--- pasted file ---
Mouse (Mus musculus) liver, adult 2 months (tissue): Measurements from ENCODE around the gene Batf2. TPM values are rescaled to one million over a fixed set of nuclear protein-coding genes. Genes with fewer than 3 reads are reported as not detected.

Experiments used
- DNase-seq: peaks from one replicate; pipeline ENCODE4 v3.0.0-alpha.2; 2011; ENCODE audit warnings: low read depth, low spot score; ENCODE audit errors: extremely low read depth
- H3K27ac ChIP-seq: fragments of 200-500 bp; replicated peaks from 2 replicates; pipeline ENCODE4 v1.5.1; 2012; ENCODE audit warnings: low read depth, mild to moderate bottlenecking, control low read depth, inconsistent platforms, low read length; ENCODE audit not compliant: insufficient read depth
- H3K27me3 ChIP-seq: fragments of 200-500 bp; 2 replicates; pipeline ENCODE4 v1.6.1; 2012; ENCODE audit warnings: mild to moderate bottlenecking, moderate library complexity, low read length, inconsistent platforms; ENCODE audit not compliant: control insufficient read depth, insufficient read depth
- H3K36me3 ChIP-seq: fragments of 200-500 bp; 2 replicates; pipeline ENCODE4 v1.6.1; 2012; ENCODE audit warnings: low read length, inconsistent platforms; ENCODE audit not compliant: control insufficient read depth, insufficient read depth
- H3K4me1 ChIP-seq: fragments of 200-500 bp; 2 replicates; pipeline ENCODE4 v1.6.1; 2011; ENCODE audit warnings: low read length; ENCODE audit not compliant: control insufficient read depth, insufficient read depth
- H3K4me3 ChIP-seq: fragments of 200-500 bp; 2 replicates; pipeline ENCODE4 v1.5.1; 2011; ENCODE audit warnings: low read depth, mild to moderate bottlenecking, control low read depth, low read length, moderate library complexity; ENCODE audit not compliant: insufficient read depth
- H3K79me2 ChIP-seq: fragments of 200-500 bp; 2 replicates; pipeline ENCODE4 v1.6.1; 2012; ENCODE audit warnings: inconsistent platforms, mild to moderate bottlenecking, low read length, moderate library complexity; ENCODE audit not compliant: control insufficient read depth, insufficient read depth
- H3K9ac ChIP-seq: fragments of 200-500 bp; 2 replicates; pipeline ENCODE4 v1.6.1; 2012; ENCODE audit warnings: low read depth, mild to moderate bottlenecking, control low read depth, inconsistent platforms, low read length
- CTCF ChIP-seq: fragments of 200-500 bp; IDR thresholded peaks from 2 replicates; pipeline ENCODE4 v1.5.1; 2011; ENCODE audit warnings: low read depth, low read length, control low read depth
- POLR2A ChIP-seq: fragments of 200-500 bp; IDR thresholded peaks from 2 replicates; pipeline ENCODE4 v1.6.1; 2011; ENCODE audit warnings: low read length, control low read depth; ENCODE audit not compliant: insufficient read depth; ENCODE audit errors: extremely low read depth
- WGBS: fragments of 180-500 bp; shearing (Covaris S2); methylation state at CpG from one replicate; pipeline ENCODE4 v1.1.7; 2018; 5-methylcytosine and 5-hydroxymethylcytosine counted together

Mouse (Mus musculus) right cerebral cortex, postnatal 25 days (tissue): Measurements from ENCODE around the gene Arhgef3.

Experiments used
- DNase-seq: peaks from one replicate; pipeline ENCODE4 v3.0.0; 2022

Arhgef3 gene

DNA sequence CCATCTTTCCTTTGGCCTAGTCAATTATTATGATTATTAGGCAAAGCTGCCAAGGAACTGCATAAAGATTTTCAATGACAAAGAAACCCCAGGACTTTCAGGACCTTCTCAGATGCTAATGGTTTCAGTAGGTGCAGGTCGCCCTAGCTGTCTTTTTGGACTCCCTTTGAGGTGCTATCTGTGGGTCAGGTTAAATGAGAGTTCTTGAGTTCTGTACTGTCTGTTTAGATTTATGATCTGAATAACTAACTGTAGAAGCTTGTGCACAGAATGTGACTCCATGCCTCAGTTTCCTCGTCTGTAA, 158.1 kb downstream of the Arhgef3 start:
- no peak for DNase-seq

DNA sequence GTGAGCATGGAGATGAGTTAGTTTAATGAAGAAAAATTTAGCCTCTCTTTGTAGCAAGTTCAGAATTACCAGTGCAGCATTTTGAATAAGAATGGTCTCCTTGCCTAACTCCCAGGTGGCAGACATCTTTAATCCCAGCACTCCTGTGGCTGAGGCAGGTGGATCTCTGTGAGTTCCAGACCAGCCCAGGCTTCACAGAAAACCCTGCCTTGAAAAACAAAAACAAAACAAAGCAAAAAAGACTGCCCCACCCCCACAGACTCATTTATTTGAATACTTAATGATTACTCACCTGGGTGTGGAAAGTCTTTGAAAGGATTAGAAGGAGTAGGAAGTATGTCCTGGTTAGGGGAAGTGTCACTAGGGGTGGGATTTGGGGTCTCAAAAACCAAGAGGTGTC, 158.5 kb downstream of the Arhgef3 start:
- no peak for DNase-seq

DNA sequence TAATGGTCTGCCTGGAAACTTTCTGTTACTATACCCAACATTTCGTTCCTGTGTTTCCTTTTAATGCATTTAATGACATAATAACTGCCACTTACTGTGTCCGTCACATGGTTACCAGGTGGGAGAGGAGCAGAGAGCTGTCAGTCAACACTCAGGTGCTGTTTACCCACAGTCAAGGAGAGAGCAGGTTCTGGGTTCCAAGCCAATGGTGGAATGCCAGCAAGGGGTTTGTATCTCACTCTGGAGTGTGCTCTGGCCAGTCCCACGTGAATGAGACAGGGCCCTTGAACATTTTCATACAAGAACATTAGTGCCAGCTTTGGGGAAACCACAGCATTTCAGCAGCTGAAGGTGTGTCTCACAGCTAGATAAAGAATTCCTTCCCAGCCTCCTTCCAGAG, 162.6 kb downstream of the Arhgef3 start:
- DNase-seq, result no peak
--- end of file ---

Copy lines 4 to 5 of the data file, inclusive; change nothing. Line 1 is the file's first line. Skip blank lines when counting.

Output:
- H3K27ac ChIP-seq: fragments of 200-500 bp; replicated peaks from 2 replicates; pipeline ENCODE4 v1.5.1; 2012; ENCODE audit warnings: low read depth, mild to moderate bottlenecking, control low read depth, inconsistent platforms, low read length; ENCODE audit not compliant: insufficient read depth
- H3K27me3 ChIP-seq: fragments of 200-500 bp; 2 replicates; pipeline ENCODE4 v1.6.1; 2012; ENCODE audit warnings: mild to moderate bottlenecking, moderate library complexity, low read length, inconsistent platforms; ENCODE audit not compliant: control insufficient read depth, insufficient read depth